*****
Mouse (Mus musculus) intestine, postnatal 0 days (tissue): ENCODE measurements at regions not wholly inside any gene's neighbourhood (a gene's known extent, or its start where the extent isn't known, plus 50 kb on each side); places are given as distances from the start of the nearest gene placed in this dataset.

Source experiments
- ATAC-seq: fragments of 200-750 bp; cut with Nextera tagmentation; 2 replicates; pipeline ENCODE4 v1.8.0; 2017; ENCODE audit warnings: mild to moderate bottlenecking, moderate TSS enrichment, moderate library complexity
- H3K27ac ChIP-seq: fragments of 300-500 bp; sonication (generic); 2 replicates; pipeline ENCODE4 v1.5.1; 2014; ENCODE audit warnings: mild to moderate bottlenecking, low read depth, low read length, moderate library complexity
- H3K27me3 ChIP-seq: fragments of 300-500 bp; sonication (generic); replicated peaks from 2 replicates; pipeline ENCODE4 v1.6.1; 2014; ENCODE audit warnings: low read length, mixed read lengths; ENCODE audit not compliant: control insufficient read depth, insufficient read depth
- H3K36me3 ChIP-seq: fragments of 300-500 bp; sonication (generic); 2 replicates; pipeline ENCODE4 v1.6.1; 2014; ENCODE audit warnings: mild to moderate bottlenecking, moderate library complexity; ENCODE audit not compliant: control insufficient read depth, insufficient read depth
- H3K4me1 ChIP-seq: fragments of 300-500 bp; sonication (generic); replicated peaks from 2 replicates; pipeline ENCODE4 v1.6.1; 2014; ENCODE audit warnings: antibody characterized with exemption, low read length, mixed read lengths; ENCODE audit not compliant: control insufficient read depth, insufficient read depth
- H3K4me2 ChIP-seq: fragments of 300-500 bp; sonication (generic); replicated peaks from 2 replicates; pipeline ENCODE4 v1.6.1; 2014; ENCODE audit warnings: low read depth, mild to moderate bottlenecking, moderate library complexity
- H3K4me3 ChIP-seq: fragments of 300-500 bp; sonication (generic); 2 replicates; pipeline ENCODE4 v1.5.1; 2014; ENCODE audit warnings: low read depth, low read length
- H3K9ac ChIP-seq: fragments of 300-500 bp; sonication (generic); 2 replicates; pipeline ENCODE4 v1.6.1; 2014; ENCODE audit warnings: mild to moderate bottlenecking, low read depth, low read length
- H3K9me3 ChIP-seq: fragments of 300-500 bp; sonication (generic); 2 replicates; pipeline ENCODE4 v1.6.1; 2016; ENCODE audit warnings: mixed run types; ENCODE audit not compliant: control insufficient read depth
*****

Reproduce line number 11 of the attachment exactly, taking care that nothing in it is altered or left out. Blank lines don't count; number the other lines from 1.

- H3K9me3 ChIP-seq: fragments of 300-500 bp; sonication (generic); 2 replicates; pipeline ENCODE4 v1.6.1; 2016; ENCODE audit warnings: mixed run types; ENCODE audit not compliant: control insufficient read depth